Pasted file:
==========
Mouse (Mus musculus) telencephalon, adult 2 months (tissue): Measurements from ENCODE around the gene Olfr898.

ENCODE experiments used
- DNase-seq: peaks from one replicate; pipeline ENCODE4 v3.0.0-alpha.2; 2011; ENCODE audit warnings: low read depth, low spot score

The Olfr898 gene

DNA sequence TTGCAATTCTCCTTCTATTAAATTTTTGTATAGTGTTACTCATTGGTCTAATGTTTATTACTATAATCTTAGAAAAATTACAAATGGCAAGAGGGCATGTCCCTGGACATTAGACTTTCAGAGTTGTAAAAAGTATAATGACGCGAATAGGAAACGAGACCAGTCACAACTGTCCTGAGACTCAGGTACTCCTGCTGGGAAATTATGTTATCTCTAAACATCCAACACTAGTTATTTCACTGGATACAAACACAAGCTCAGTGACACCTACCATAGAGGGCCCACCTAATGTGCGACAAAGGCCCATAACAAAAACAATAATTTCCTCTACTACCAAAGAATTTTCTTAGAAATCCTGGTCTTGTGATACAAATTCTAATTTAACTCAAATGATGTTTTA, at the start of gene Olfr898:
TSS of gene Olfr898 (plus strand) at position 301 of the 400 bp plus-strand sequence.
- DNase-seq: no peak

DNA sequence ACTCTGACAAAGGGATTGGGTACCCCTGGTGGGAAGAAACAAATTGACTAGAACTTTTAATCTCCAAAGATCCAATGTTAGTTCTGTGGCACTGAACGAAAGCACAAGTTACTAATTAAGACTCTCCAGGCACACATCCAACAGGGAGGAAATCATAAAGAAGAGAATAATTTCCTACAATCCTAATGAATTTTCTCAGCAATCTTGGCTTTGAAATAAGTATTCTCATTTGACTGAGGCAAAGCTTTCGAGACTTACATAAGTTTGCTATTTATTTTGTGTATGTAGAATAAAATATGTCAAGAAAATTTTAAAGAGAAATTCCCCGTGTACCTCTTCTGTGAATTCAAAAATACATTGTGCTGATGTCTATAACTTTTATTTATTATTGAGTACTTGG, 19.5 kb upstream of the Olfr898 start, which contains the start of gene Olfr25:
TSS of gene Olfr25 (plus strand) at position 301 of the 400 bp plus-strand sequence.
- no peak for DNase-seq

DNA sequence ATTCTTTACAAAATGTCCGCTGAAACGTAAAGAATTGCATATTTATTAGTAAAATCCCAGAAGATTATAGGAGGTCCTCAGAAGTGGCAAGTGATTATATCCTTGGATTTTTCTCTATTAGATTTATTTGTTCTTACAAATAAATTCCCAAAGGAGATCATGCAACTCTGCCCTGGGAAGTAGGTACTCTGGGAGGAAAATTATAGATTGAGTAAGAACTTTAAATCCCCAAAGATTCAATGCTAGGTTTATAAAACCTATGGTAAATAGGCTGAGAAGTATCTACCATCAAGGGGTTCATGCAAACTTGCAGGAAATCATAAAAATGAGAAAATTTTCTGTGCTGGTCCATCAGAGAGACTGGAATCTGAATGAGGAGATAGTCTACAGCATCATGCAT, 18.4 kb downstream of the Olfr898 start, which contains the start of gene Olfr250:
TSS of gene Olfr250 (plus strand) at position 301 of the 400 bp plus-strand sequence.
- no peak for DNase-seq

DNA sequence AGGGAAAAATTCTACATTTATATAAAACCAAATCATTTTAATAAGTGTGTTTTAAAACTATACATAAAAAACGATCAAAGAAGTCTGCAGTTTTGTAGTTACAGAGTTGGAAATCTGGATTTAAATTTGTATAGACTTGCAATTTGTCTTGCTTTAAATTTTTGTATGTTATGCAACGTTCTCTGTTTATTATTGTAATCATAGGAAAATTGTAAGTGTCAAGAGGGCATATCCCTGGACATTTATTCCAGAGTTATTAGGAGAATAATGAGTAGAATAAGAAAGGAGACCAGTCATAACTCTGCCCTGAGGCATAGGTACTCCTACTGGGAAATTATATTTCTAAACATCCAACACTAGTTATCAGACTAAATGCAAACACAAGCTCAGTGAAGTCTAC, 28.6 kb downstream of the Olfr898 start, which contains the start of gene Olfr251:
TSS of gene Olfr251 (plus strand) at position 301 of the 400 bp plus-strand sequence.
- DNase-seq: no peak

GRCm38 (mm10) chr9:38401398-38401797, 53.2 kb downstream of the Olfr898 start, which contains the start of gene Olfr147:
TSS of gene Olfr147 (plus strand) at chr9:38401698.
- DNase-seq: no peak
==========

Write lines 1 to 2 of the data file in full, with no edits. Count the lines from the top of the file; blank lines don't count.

Mouse (Mus musculus) telencephalon, adult 2 months (tissue): Measurements from ENCODE around the gene Olfr898.

ENCODE experiments used